While Hyacinth Holt, of Tyler, was once very concerned that a nephew of hers who was born prematurely might not survive, today she and other members of her family are much more at ease.
"He's come a long way where they said he wasn't going to make it and he made it," she said. "He's going to graduate (from high school) this year."
Gloria Mass, of Tyler, has twin nieces who were not able to spend their earliest days on earth together.
"One of them was premature," she said. "She had to stay in (a Louisiana hospital) for a while.
"They had a birthday yesterday and they're now 39 years old," she added.
Holt and Mass were just two of the dozens who showed up to walk at a March of Dimes March for Babies event on Saturday at the Rose Rudman Trail.
Organized by Zeta Phi Beta Sorority Inc. and the Healthy Me Healthy Babies Coalition, the event raised money for the research being used to address premature births and birth defects.
The event also provided organizers a chance to spread awareness of local resources that exist to help local expectant mothers, including the uninsured or underinsured, have healthy, full-term pregnancies.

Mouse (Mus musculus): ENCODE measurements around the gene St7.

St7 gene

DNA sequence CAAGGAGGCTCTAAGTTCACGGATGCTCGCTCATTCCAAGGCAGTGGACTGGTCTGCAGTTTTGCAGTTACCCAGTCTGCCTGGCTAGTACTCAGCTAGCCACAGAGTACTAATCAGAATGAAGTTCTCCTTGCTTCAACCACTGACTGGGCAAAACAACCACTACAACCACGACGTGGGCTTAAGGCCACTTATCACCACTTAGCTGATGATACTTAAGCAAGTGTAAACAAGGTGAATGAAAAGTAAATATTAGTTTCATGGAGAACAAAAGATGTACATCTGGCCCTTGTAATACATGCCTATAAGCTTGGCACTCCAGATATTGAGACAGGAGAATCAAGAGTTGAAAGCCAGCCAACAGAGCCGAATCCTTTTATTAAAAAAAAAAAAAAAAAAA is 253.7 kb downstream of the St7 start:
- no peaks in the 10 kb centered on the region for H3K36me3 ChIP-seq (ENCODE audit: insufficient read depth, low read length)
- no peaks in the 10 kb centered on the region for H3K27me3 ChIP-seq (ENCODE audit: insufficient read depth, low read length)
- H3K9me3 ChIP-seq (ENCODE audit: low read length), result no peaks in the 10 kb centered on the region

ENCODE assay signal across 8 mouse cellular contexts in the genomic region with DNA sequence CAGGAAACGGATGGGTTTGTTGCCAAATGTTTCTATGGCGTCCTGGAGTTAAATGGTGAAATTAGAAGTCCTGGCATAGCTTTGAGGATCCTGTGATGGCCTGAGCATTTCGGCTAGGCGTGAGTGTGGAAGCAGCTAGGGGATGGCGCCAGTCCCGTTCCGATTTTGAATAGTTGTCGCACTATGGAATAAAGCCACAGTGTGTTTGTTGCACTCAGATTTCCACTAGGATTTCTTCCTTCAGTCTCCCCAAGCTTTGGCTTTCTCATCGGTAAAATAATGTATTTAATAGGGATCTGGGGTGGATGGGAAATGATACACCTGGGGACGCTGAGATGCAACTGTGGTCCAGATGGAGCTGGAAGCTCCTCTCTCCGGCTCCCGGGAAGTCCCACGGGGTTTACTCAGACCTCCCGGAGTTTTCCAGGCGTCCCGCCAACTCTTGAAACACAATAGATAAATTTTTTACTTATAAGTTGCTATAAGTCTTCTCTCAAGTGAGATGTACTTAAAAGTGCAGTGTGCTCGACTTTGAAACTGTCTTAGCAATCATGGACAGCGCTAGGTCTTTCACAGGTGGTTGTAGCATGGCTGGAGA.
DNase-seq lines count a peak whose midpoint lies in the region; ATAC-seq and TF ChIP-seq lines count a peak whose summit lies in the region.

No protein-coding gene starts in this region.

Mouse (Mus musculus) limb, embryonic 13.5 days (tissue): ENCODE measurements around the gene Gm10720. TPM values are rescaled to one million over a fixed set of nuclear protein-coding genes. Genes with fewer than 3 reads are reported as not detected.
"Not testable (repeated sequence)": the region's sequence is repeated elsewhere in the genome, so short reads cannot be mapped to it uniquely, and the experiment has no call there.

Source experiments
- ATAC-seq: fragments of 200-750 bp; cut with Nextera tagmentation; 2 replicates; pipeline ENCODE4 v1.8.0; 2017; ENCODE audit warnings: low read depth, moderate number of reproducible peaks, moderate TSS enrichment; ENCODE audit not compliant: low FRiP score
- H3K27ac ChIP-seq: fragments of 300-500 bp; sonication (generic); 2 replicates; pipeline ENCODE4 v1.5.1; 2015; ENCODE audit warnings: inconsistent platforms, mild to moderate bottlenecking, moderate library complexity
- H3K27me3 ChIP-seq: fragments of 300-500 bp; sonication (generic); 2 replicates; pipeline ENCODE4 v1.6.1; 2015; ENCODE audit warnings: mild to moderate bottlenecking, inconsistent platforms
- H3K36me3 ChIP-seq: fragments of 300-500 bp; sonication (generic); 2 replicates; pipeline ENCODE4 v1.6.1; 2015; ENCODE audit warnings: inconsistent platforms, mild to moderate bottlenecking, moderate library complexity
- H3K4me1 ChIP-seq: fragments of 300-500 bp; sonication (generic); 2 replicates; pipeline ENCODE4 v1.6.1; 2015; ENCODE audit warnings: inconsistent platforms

"Prematurity is one of the main causes of death in our infants and our goal is to bring awareness to the importance of making our community a place where our moms and our babies thrive," said Tecora Smith, Northeast Texas Public Health District Women, In-
fants and Children director.
Referring to a Premature Birth Report Card issued by March of Dimes, Smith said, "Our East Texas area received a D."
"Our goal is to move our grade level from a D to at least a B, where we know when moms come here we can ensure that as a community we're supporting them with our resources and that they know where to go for help or information to have a successful pregnancy," she said.
At the event, attendees were able to learn about organizations such as the Tyler Family Circle of Care, Parents as Teachers, Nurse Family Partnership and Touching Lives Enrichment Center CDC, as well as multiple programs offered by NET Health.
"There's all these wonderful programs to ensure that moms feel supported and that our babies are being born at full term but it's bringing that awareness in our community so that (our) daughters and nieces know about the programs and have access to the programs," she said.